The decision was taken with the aim of “minimizing the risk or delaying, as much as possible, the entry of the Delta variant which is already circulating in more than 70 countries around the world,” the minister said.

“We ask the population to minimize travel abroad, especially when there are worrying variants because they generate a significant health risk,” she added.

National Migration Director Florencia Carignano, speaking on Saturday, said the return of Argentines to the country would be carried out “in a controlled and orderly manner” to ensure that returning citizens comply with the new measures, although she has recognized that some travelers outside the country would likely face delays.

“With the established income quota of 600 people per day, the return of people who have traveled abroad will be somewhat delayed,” she admitted.

Carignano said about 1,700 and 1,800 people currently enter the country every day.

Last Friday, the government extended until July 9 an emergency decree from the DNU imposing restrictions on coronaviruses until July 9. According to the rules, activities are restricted in certain areas, depending on the number of infections and deaths in a province.

Argentina has so far recorded nearly 4.4 million confirmed cases, with more than 92,000 deaths. To date, more than 15.8 million people have received one dose, while about 3.9 million have received both injections.

Vizzotti also confirmed on Friday that Argentina signed a contract with Chinese laboratory Sinopharm for the supply of 24 million Covid-19 vaccines, the first delivery of which is expected in July.

To date, the so-called Gamma (or “Manaus”) variant, first identified in Brazil, is the predominant strain in Argentina. Only two Delta variant infections – first recorded in India – have been detected to date.

– TIME / AFP

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Buenos Aires Hours | City Hall eases Covid-19 restrictions – the measures

Buenos Aires City Mayor Horacio Rodríguez Larreta on Thursday announced a relaxation of some Covid-19 restrictions, allowing more outdoor activities and the restart of in-person high school classes on a “full-time” basis.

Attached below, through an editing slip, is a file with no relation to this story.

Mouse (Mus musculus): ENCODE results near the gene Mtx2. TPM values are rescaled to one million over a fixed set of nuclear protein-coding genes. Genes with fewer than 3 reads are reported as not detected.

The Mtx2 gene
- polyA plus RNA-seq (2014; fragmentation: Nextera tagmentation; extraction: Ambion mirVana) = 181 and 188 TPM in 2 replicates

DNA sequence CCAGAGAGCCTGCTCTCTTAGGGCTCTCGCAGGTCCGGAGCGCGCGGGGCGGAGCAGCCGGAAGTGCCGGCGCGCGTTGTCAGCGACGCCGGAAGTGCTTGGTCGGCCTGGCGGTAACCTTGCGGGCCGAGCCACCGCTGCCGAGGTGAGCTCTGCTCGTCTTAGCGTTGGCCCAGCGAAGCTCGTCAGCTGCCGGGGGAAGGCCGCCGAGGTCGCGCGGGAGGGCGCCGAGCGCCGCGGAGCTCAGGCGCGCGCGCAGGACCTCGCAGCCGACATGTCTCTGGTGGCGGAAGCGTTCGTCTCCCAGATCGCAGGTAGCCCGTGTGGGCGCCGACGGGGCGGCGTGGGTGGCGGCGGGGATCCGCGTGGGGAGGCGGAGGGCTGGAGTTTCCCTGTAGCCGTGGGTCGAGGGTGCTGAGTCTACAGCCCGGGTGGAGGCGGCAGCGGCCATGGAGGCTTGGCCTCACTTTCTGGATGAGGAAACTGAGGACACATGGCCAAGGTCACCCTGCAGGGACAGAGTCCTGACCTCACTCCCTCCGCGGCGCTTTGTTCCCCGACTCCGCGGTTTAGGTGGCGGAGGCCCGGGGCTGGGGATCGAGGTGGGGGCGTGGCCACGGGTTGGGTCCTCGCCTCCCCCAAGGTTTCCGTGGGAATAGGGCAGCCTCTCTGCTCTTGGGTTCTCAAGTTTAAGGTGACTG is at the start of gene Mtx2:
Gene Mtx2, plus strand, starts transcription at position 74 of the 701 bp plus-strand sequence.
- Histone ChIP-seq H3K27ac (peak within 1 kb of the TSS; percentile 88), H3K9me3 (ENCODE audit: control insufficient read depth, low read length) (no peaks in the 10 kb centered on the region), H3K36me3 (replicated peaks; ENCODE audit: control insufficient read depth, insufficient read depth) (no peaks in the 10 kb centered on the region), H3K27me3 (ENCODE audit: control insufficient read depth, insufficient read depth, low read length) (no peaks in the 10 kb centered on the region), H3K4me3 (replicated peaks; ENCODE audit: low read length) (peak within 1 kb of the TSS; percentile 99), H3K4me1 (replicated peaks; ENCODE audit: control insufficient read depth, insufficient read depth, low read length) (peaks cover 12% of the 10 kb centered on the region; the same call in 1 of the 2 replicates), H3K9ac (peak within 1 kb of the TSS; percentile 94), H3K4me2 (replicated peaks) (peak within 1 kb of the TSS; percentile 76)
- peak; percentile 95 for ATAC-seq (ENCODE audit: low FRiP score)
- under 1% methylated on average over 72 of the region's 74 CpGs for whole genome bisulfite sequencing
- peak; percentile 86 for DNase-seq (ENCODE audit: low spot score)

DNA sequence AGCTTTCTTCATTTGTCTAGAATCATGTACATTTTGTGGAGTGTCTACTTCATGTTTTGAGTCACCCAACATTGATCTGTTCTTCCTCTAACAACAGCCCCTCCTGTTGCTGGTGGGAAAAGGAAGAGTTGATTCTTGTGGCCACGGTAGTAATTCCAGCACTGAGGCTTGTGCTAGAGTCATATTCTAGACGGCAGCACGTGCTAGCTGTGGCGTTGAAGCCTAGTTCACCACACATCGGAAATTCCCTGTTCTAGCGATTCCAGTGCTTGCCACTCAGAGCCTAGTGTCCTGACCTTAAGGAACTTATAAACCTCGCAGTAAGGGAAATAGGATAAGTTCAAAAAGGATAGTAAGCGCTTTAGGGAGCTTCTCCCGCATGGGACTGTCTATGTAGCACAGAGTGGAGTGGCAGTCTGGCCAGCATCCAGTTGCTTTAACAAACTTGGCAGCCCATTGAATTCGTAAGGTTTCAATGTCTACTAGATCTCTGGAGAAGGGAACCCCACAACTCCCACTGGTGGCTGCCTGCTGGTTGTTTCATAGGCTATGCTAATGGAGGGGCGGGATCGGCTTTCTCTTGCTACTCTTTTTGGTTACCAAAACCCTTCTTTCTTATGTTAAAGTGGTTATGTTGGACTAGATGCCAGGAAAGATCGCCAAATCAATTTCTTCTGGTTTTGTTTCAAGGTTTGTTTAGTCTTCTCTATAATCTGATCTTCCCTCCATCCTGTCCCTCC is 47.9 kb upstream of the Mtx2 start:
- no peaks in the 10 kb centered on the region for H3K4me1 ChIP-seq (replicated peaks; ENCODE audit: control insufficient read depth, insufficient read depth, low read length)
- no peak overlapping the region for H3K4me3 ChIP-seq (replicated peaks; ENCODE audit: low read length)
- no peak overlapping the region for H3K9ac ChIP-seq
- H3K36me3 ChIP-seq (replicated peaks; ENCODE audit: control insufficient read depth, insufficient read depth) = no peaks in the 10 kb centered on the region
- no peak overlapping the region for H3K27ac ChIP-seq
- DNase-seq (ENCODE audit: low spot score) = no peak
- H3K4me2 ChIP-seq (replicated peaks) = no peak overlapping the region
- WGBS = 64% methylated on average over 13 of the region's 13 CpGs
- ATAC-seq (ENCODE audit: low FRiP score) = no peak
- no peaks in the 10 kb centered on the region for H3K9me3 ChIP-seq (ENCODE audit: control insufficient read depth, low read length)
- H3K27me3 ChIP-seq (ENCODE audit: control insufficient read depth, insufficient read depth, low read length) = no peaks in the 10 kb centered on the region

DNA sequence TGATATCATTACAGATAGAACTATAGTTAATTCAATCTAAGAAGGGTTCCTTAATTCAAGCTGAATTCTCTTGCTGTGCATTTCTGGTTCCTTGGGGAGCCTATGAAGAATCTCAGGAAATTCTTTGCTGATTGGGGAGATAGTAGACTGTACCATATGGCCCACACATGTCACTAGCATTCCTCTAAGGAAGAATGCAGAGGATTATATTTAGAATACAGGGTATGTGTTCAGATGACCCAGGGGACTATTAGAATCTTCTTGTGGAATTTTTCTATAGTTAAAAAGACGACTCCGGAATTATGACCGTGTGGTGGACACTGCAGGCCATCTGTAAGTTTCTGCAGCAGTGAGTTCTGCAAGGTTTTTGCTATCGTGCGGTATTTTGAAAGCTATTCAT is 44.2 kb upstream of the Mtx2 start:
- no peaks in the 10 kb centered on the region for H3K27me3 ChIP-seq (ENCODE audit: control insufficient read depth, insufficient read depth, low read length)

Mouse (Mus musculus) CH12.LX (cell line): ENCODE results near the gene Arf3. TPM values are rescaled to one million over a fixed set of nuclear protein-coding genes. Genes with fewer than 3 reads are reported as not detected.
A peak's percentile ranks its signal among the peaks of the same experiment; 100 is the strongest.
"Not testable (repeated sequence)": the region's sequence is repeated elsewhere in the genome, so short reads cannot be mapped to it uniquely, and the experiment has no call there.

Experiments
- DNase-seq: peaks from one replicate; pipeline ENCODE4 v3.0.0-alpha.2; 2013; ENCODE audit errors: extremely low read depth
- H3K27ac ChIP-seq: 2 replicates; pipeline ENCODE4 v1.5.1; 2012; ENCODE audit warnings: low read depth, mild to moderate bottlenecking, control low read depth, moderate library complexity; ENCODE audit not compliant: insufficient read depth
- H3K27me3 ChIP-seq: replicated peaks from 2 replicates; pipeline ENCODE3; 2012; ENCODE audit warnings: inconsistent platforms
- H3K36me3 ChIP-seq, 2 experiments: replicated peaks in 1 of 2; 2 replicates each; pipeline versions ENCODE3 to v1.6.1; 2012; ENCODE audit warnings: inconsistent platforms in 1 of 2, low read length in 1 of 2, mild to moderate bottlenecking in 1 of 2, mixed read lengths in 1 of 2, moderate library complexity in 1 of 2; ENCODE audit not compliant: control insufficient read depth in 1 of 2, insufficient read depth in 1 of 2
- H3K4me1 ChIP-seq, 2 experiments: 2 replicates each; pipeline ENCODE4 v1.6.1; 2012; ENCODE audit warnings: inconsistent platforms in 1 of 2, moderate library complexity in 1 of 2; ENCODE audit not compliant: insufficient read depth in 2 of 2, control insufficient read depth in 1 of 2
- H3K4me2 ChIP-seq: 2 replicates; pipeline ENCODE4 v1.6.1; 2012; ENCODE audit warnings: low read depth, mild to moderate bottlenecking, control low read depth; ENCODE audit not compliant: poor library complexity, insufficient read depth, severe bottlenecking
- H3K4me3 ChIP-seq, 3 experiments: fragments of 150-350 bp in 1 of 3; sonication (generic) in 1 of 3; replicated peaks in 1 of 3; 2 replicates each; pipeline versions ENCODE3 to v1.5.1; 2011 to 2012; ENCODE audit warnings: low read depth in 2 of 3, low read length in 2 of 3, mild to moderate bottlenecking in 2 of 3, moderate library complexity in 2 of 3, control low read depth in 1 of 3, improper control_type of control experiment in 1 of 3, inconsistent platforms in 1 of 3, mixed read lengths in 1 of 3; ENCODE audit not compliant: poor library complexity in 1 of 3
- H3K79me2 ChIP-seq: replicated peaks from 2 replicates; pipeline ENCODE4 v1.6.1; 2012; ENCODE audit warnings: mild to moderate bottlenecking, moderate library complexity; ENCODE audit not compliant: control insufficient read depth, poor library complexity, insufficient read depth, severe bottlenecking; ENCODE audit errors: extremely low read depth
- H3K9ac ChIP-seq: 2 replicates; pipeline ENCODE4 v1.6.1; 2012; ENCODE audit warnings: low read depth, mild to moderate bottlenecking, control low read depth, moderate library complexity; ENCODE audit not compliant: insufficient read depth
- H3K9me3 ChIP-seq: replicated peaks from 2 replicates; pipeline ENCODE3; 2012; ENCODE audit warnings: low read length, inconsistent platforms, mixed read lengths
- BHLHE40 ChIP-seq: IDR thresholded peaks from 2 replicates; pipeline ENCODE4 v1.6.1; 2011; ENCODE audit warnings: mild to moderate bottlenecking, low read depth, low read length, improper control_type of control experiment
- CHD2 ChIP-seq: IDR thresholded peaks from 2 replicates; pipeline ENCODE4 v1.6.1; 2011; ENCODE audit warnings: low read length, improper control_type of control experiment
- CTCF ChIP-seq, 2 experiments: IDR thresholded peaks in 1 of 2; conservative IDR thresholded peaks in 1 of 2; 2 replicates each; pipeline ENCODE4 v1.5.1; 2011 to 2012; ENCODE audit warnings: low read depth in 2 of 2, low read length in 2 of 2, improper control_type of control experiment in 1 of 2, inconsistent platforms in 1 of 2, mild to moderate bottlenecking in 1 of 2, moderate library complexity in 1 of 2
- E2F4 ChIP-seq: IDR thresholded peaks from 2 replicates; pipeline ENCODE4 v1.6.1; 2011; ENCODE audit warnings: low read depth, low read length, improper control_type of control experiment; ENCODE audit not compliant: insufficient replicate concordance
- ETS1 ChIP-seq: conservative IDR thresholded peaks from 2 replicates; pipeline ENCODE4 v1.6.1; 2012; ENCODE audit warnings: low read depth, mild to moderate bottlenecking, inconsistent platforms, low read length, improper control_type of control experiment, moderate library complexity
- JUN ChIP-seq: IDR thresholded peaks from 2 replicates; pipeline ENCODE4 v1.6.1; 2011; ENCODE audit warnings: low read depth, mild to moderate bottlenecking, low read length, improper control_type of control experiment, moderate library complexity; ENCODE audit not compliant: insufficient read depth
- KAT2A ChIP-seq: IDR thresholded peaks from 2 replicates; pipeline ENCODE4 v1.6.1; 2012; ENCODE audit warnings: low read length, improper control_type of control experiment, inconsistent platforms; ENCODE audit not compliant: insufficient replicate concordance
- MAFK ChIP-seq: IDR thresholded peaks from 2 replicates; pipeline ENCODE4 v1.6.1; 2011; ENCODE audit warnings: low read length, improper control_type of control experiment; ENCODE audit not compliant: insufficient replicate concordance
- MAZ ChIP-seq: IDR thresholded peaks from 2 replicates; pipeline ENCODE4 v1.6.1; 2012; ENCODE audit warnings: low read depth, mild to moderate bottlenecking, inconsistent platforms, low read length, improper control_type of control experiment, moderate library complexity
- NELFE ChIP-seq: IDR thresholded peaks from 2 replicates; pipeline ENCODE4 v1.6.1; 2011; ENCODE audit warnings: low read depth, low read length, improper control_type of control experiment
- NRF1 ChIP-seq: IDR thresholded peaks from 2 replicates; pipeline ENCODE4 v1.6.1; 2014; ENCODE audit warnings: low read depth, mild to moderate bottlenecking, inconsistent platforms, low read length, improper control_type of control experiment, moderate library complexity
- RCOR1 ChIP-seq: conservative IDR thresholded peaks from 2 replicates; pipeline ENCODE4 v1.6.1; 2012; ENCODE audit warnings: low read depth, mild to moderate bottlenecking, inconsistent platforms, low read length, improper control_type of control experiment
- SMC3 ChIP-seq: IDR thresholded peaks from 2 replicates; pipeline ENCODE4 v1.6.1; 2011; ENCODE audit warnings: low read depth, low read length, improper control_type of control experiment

During a press conference, the leader of Juntos por el Cambio relaxed the measures for gastronomic establishments, as well as the authorization of many sports and cultural activities.

New measures for CABA:

– Education: As of July 5, all high school / high school students return to full classes in person.

– Sports: Allowed outside and without limit of number of people.

– Bars and restaurants. The stores will be able to serve their customers inside the premises, with a maximum capacity of 30% occupancy.

– Party and event rooms. Subject to a permit, entitled to functions for gastronomic purposes, with a maximum capacity of 30 percent.

– Theaters. Expanded to a maximum capacity of 50%, with specific protocols in place.

– Gyms. Guests are allowed to train indoors, up to a maximum capacity of 30 percent.

– Meetings and conferences. From July 12, certain events (congresses, conferences and exhibitions) will be activated. Up to a maximum capacity of between 20% and 30%, depending on the size of the room, with “strict” protocols.

Unchanged measures:

– The movement of citizens is prohibited between midnight and 6 a.m., with the exception of essential workers.

– Meetings in private homes and social gatherings in homes are prohibited.

– Professional activities: always remote / home office if possible.

– Social gatherings: Only allowed in open spaces, with a maximum of 10 people.

– SCHEDULES / NA

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Argentina says AZ, single dose of Sputnik V reduces mortality by up to 80%

FILE PHOTO: People wearing protective masks against the spread of the coronavirus disease (COVID-19) walk past a closed store with a sign reading “Force, Alberto” (Argentine President Alberto Fernandez), in Buenos Aires, Argentina June 18, 2021. REUTERS / Agustin Marcarian

BUENOS AIRES (Reuters) – A single dose of the Russian Sputnik V vaccine or the University of Oxford-AstraZeneca vaccine reduces COVID-19 mortality by 70 to 80% in people aged 60 and over, according to actual data from Argentina’s national inoculation program.

Data from the preliminary study, released by the country’s health ministry on Friday, included some 450,000 people aged 60 and over who received one or two doses of either vaccine, which are most widely used in Argentina.

“The first dose generates almost 80% immunity, the second, in general, increases this response and makes it more durable over time,” said Minister of Health Carla Vizzotti in a statement, adding that with a second dose, mortality was reduced by approximately 90%.

Argentina’s vaccination campaign was built around Sputnik V and AstraZeneca vaccines, as well as Sinopharm and CoviShield injections. The country has vaccinated more than 19 million people, 3.8 million of whom received two doses.